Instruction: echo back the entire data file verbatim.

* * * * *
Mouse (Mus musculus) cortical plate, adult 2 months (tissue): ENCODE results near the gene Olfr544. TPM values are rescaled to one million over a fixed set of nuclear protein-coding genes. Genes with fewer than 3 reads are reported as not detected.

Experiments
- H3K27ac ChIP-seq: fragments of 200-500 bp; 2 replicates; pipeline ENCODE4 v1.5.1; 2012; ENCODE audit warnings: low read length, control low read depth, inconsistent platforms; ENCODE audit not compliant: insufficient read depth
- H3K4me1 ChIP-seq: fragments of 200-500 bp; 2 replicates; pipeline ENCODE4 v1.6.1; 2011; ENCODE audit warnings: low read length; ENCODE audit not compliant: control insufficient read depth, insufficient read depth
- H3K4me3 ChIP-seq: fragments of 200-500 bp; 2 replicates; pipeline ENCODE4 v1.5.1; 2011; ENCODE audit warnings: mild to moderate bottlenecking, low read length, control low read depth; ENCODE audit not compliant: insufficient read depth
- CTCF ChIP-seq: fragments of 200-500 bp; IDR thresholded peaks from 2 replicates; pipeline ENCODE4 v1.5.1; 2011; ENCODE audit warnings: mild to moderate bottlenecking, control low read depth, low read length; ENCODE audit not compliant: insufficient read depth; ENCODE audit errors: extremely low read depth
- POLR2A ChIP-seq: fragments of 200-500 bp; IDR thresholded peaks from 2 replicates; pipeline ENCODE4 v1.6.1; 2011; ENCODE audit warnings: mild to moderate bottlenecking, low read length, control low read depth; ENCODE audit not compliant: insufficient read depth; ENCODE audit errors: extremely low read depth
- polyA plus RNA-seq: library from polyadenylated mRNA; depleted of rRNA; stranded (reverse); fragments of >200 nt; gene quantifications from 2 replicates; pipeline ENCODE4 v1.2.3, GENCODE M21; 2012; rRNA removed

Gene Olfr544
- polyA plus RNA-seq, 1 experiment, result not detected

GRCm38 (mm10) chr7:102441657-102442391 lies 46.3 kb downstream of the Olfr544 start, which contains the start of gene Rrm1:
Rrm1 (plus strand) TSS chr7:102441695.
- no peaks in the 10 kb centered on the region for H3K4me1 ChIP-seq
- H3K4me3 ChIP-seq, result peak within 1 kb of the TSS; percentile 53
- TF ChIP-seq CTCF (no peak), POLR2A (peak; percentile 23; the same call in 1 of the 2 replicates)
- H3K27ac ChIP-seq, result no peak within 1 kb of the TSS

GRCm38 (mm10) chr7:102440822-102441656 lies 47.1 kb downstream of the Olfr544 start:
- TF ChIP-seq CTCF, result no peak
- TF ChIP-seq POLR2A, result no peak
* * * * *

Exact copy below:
Mouse (Mus musculus) cortical plate, adult 2 months (tissue): ENCODE results near the gene Olfr544. TPM values are rescaled to one million over a fixed set of nuclear protein-coding genes. Genes with fewer than 3 reads are reported as not detected.

Experiments
- H3K27ac ChIP-seq: fragments of 200-500 bp; 2 replicates; pipeline ENCODE4 v1.5.1; 2012; ENCODE audit warnings: low read length, control low read depth, inconsistent platforms; ENCODE audit not compliant: insufficient read depth
- H3K4me1 ChIP-seq: fragments of 200-500 bp; 2 replicates; pipeline ENCODE4 v1.6.1; 2011; ENCODE audit warnings: low read length; ENCODE audit not compliant: control insufficient read depth, insufficient read depth
- H3K4me3 ChIP-seq: fragments of 200-500 bp; 2 replicates; pipeline ENCODE4 v1.5.1; 2011; ENCODE audit warnings: mild to moderate bottlenecking, low read length, control low read depth; ENCODE audit not compliant: insufficient read depth
- CTCF ChIP-seq: fragments of 200-500 bp; IDR thresholded peaks from 2 replicates; pipeline ENCODE4 v1.5.1; 2011; ENCODE audit warnings: mild to moderate bottlenecking, control low read depth, low read length; ENCODE audit not compliant: insufficient read depth; ENCODE audit errors: extremely low read depth
- POLR2A ChIP-seq: fragments of 200-500 bp; IDR thresholded peaks from 2 replicates; pipeline ENCODE4 v1.6.1; 2011; ENCODE audit warnings: mild to moderate bottlenecking, low read length, control low read depth; ENCODE audit not compliant: insufficient read depth; ENCODE audit errors: extremely low read depth
- polyA plus RNA-seq: library from polyadenylated mRNA; depleted of rRNA; stranded (reverse); fragments of >200 nt; gene quantifications from 2 replicates; pipeline ENCODE4 v1.2.3, GENCODE M21; 2012; rRNA removed

Gene Olfr544
- polyA plus RNA-seq, 1 experiment, result not detected

GRCm38 (mm10) chr7:102441657-102442391 lies 46.3 kb downstream of the Olfr544 start, which contains the start of gene Rrm1:
Rrm1 (plus strand) TSS chr7:102441695.
- no peaks in the 10 kb centered on the region for H3K4me1 ChIP-seq
- H3K4me3 ChIP-seq, result peak within 1 kb of the TSS; percentile 53
- TF ChIP-seq CTCF (no peak), POLR2A (peak; percentile 23; the same call in 1 of the 2 replicates)
- H3K27ac ChIP-seq, result no peak within 1 kb of the TSS

GRCm38 (mm10) chr7:102440822-102441656 lies 47.1 kb downstream of the Olfr544 start:
- TF ChIP-seq CTCF, result no peak
- TF ChIP-seq POLR2A, result no peak